What invoke brings is the possibility to invoke a NextCallback in the context of any Router, typically the current one.

app.get ("", (req, res, next) => {
    res.body.write_async ("Hello world!".data, () => {
        app.invoke (req, res, next);

It respects the HandlerCallback delegate and can thus be used as a handling middleware with the interesting property of providing an execution context for any pair of Request and Response.

The following example will redirect the client as if the redirection was thrown from the API router, which might possibly handle redirection in a particular manner.

app.get ("api", (req, res) => {
    // redirect old api calls
    api.invoke (req, res, () => { throw new Redirection ("http://api.example.com"); })

As we can see, it offers the possibility of executing any NextCallback in any routing context that we might need and reuse behiaviours instead of reimplementing them.

RPM packaging

I wrote a specfile for RPM packaging so that we can distribute the framework on RPM-based distributions like Fedora and openSUSE. The idea is to eventually offer the possibility to install Valum in a Docker container to facilitate the deployment of web services and applications.

I have literally no knowledge about Debian packaging, so if you would like to give me some help on that, I would appreciate.

Posted on .

Ninth week update (from 15/06/15 to 26/06/15) in Valum

The past week were higly productive and I managed to release the 0.2.0-alpha with a very nice set of features.

There are 38 commits separating v0.1.4-alpha and v0.2.0-alpha tags and they contain a lot of work.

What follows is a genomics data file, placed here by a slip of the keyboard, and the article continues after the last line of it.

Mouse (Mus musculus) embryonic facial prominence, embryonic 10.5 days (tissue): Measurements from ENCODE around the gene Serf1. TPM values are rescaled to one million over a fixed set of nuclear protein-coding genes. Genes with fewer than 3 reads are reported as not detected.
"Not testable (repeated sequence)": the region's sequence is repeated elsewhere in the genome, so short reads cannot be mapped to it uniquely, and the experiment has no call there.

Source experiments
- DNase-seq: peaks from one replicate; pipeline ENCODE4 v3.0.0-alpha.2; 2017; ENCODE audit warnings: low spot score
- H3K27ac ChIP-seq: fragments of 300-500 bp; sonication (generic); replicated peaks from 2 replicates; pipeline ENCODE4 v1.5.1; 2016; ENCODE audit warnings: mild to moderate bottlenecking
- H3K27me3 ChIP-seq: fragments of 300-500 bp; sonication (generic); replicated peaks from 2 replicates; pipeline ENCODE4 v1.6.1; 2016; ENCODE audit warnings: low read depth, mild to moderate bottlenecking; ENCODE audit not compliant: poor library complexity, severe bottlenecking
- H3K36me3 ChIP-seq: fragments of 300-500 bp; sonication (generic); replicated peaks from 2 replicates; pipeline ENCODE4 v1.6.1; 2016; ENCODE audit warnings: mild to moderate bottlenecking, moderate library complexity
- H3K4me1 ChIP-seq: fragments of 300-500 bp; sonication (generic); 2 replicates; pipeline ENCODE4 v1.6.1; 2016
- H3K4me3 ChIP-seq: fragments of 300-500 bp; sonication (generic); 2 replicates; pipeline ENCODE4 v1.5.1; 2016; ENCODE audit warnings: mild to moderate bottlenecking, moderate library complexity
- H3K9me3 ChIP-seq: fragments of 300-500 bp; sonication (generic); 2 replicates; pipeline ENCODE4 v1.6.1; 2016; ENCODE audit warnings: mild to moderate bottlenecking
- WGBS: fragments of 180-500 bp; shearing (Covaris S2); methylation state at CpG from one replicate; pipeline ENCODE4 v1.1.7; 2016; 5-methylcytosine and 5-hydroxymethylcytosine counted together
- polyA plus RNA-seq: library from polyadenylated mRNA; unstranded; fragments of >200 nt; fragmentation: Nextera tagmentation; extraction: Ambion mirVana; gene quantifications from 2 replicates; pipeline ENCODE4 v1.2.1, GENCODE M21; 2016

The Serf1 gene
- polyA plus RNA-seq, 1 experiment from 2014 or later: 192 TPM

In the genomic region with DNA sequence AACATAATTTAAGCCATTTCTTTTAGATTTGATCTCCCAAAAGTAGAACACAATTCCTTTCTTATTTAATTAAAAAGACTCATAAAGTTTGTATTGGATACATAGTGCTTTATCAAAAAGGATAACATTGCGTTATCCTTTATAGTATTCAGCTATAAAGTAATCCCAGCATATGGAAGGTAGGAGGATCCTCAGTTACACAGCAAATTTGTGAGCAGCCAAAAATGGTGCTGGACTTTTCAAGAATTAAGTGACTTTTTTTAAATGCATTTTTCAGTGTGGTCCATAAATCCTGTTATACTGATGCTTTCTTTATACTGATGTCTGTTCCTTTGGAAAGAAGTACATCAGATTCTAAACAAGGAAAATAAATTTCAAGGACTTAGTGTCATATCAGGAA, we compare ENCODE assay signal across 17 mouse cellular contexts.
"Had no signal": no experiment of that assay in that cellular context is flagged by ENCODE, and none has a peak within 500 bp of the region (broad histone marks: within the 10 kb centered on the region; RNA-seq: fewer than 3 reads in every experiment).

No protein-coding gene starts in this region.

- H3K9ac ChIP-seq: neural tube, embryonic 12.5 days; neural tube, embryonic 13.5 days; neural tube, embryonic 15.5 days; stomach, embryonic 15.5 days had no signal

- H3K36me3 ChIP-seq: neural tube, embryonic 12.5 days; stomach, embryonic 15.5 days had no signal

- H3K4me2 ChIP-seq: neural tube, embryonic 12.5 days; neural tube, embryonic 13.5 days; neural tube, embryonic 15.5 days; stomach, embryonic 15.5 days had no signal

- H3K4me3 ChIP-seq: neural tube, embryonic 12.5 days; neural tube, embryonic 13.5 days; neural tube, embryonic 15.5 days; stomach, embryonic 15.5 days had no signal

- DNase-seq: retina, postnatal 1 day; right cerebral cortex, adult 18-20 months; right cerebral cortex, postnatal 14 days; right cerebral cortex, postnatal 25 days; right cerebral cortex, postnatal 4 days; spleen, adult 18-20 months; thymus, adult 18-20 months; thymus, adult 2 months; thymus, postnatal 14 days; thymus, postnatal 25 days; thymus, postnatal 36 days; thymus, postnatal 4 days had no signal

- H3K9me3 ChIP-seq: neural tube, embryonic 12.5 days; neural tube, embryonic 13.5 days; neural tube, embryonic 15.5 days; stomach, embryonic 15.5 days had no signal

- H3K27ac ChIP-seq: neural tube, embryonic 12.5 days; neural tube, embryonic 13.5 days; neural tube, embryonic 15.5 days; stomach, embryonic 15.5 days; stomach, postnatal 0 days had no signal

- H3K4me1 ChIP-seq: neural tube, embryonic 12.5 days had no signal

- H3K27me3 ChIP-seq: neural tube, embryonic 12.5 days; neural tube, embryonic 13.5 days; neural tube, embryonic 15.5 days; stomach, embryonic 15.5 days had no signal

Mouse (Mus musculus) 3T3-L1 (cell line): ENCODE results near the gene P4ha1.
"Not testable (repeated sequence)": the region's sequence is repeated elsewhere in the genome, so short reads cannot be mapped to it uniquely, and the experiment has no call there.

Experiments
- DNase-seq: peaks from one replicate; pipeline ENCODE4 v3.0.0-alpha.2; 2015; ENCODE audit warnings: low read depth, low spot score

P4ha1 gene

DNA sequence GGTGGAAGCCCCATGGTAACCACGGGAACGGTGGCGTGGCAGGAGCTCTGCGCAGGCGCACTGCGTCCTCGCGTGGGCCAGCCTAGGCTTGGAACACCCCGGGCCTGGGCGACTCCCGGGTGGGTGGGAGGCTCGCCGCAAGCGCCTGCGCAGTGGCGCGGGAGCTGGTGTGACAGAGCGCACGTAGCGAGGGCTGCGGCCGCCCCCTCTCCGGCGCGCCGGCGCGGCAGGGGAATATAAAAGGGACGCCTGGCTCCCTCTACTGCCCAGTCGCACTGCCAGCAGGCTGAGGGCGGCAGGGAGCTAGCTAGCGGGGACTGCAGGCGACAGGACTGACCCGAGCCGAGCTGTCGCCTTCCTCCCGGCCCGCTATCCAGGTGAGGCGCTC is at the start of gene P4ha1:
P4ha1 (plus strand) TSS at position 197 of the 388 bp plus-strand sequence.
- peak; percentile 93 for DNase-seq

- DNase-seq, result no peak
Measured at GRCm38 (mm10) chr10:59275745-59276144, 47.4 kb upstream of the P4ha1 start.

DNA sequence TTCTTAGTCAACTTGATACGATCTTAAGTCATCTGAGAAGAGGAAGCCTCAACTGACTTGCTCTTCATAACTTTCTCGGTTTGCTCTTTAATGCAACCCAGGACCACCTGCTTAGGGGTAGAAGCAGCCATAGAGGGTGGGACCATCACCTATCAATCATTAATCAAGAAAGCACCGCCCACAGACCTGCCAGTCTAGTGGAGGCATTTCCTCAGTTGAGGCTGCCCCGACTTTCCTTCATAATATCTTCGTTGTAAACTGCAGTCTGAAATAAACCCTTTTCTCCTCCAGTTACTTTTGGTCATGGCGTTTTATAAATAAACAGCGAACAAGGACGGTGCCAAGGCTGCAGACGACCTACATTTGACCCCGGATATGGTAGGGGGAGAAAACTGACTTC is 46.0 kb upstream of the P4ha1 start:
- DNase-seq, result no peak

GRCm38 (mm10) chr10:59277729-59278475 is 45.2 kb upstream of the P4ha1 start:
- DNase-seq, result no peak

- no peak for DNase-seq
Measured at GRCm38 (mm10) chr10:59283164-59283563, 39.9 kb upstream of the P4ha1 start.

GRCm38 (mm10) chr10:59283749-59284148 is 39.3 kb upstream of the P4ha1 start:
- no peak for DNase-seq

Click the arrow to see the 38 commits descriptions. 1f9f7da Version bump to 0.2.0-alpha. 0ecbf22 Fixes 9 warnings for the VSGI implementations. 64df1f5 Test for the ChunkedConverter. cc9f320 Fixes libsoup-2.4 (<2.50) output stream operations. de27c7b Renames Server.application for Server.handle. f302255 Improvments for the documentation. c6587a0 Removes reference to connection in Response. 5232c48 Write the head when a status is handled to avoid an empty message. 61961ee Fixes the code formatting for the handling process. 05aca66 Improves the documentation about asynchronous processing. 41ce7a7 Removes timeout as it is not usable with the processing model. 42bbfc7 Updates waf to 1.8.11 and uses the valac threading fix. 7588cf2 Exposes head_written as a property in Response. 4754131 Merge branch '0.2/redesign-async-model' 409e920 Updates the documentation with 0.2/* changes. acf6200 Explicitly closes with async operations. 22d8c54 Provides SimpleIOStream for gio-2.0 (<2.44). eeaeee1 Considers 0-sized chunk as ending chunk in ChunkedConverter. 86b0752 Provides write_head and write_head_async to write status line and headers. 11e3a34 Uses reference counting to free a request resources. 19dc0e2 Replaces VSGI.Application with a delegate. 53e6f24 Ignores the HTTP query in 'REQUEST_URI' environment variable. 5596323 Improves testability of FastCGI implementation and provide basic tests. fb6b0c4 FastCGI streams uses polling to perform read and write operations. 3ec5a22 Tests for the libsoup-2.4 implementation of VSGI. 869fe00 Fixes 2 compilation warnings. dfc98e4 Adds a transparent gzip compression example using ZLibCompressor. 79f9b18 Write request http_version in response status line. 937ceb2 Avoid relying on states to write status line and headers. e73ebd6 Properly close the request and response body in end default handler. fc57bf0 Documentation for converters. 384fd97 Reimplements chunked streams with a Converter. c7c718c Renames raw_body of base_stream in Response. 0479739 steal_connection is available with libsoup-2.4 (>=2.50) 2a25d8d Set Transfer-Encoding for chunked in Router setup with HTTP/1.1. c8ebad7 Writes status line and headers in end if it's not already done. 1678cb1 Uses ChunkedOutputStream by default in Response base implementation. bb10337 Uses real stream by VSGI implementations.